by Hedley Le Coin
A team of health experts have accused Santa of promoting obesity and drink-driving. They say a fat, tipsy Father Christmas with no regard for health and safety sends out the wrong message to children and they want to give him a makeover.
They propose a new image for Santa to ensure that his influence on public health is a positive one and say the tradition of leaving a glass of sherry out for Santa could be seen to promote drink-driving. 'With a few billion houses to visit Santa would soon be over the legal limit.'
Other dangerous activities he is accused of promoting include, speeding, disregard for the Highway Code and extreme sports such as roof surfing and chimney jumping. They say: 'Despite the risks of high-speed travel Santa is 'never seen wearing a seat belt or a helmet either'.
The evidence provided reads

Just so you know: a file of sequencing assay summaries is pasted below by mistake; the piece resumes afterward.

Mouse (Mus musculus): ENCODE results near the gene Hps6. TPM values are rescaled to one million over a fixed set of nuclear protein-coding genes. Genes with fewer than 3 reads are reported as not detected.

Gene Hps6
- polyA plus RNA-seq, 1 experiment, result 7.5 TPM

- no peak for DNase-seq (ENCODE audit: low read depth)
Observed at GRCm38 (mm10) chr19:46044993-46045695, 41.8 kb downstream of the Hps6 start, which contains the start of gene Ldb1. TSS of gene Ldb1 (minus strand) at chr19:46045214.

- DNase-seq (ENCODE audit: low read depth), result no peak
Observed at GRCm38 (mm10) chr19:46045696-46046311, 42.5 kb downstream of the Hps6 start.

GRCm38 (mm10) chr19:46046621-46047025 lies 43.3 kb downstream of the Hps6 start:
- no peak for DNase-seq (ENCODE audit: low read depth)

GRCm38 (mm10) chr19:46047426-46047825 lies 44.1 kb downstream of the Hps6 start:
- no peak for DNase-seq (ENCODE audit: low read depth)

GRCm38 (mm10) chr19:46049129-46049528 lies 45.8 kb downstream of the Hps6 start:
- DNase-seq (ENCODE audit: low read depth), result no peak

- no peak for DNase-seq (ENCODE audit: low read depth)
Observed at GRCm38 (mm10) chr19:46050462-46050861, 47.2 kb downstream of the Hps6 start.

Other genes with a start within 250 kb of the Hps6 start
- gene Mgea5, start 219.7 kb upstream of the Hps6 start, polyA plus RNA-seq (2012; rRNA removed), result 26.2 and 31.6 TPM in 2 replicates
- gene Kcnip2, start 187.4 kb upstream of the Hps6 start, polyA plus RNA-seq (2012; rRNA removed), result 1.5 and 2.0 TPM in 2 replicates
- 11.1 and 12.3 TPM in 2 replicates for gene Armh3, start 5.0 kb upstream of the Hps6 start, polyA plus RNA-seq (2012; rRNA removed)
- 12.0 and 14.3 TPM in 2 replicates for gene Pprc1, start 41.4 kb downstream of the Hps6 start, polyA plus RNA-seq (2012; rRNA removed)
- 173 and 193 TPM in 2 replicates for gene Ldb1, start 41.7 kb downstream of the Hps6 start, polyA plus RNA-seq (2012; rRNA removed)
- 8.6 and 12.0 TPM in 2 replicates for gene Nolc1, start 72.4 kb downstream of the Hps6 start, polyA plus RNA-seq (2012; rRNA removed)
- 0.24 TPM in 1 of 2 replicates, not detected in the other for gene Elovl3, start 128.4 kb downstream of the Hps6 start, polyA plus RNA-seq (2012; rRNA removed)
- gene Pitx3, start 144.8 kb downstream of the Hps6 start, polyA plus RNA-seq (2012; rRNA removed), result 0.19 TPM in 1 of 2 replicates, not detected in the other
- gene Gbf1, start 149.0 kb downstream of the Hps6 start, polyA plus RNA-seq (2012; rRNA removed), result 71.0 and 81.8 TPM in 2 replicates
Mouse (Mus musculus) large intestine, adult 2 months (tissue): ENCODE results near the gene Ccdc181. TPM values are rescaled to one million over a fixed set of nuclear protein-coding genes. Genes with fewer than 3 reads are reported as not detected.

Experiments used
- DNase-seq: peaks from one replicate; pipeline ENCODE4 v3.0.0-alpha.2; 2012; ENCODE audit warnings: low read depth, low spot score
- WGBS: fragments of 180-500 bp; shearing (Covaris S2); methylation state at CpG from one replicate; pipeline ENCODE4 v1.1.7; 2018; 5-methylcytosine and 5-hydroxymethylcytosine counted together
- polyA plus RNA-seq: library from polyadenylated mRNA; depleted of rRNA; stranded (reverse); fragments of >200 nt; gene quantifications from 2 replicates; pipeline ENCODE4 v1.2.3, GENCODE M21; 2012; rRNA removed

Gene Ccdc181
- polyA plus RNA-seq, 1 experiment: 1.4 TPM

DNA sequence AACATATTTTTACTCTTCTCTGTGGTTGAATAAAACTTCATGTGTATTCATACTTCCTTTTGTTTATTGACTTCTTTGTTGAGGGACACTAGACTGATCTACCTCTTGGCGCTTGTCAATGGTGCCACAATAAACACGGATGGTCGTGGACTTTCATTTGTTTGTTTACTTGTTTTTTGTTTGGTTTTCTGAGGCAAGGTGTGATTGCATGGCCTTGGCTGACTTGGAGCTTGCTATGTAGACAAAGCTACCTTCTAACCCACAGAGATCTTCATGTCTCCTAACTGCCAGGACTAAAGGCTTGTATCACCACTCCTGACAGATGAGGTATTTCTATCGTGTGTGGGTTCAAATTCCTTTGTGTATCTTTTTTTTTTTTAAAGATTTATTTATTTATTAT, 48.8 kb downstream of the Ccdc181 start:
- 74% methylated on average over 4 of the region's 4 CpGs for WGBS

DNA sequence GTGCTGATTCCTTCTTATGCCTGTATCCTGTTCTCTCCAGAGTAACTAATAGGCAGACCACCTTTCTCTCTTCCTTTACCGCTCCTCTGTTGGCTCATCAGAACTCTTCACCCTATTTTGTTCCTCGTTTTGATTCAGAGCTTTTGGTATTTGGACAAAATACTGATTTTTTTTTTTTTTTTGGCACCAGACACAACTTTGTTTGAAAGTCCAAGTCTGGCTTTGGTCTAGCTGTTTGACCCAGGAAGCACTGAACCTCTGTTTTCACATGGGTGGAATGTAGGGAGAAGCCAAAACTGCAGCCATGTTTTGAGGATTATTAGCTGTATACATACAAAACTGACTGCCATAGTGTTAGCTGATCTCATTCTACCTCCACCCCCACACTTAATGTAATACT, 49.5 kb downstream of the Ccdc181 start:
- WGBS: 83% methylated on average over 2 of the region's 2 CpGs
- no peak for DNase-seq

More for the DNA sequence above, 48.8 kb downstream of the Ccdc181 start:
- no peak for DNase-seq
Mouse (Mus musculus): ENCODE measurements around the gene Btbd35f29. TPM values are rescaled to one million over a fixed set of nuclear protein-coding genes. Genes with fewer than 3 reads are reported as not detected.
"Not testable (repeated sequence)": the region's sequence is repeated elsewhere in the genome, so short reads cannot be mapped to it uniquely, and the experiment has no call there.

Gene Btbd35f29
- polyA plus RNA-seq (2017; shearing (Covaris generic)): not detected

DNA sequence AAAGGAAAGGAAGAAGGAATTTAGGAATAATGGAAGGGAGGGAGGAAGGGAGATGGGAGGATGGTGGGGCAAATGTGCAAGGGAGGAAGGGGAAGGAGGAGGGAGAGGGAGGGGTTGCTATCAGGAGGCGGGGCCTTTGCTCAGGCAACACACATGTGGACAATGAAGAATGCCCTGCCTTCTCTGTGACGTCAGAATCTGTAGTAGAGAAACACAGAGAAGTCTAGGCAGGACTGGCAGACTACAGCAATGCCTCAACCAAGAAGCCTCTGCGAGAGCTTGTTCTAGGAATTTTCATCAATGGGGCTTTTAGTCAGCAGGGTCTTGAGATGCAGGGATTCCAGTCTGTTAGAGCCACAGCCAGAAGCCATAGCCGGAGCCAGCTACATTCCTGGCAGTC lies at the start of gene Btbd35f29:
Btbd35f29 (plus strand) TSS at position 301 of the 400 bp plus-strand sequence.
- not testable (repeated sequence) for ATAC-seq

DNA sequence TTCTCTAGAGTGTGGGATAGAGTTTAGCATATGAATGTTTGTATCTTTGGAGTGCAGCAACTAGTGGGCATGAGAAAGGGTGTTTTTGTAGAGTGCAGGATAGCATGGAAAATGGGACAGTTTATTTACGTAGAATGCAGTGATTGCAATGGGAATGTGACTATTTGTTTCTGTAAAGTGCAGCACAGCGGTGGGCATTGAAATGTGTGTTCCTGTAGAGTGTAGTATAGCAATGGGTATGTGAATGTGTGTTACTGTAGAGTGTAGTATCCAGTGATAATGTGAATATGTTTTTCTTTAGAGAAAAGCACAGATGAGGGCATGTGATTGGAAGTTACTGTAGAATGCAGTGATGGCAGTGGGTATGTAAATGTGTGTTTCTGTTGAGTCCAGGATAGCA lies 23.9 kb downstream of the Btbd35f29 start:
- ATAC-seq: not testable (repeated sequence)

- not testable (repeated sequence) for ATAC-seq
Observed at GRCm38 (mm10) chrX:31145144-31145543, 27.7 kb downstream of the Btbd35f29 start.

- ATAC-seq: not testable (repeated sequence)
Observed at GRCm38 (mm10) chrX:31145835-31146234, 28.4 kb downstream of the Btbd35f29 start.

Speeding: Taking time zones into account, Santa has about 31 hours to deliver an estimated 700million gifts on Christmas Eve. To accomplish this, his sleigh would need to be travelling at just under 1,600km (1,000 miles) a second
Obesity: If he visits 156million homes and has a mince pie in each of them, Santa will consume 31billion calories - enough to keep him going for the rest of his life!
Drink-driving: Visiting households at a rate of 1,400 per second, Santa would be over the legal drink-drive limit in a flash if he downed a 25ml measure of sherry with each delivery. He would be more than 47million times over the limit by the end of the night
They also think that the usual mince pie left out for him should be replaced with healthy celery or carrot sticks and or no account should he climb down a chimney without a fire extinguisher, a safety harness or undertaking a risk assessment
They are further concerned that reindeer are being mislead into thinking it’s all for the kids, when they are simply accessories to these offences. 'Rudolf and his team should have a clause in their contract that would ensure that Santa observed all health a safety procedures failing which they could refuse to undertake their Christmas duties.' A Santa Clause, they say